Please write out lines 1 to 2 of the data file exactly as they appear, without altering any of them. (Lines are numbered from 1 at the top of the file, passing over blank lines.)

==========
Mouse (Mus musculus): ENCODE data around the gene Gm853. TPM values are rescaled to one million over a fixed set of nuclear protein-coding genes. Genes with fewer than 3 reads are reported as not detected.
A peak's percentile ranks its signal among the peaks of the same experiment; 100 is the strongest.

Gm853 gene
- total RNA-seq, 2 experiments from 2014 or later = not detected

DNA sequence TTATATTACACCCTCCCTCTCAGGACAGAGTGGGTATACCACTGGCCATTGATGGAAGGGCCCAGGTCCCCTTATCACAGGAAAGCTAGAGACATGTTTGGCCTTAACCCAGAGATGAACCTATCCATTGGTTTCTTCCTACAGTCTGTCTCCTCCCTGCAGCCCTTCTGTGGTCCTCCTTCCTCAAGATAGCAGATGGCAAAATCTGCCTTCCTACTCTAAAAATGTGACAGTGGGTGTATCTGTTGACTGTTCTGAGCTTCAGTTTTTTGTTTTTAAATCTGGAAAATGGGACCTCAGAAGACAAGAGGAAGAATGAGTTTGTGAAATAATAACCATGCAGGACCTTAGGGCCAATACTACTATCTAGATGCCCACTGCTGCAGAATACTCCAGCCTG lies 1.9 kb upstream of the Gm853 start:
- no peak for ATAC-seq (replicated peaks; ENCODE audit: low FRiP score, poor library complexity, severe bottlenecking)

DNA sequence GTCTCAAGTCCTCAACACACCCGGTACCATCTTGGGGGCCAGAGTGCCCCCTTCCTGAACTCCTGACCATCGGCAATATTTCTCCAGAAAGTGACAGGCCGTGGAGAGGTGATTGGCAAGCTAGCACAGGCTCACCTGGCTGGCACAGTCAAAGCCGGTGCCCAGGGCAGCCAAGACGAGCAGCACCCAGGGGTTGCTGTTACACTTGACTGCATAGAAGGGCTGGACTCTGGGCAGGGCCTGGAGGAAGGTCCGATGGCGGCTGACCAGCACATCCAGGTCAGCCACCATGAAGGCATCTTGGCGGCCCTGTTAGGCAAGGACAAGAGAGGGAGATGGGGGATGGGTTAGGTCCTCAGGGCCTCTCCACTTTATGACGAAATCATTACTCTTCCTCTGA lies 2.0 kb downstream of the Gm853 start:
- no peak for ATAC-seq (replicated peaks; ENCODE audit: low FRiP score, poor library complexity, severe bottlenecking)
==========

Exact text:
Mouse (Mus musculus): ENCODE data around the gene Gm853. TPM values are rescaled to one million over a fixed set of nuclear protein-coding genes. Genes with fewer than 3 reads are reported as not detected.
A peak's percentile ranks its signal among the peaks of the same experiment; 100 is the strongest.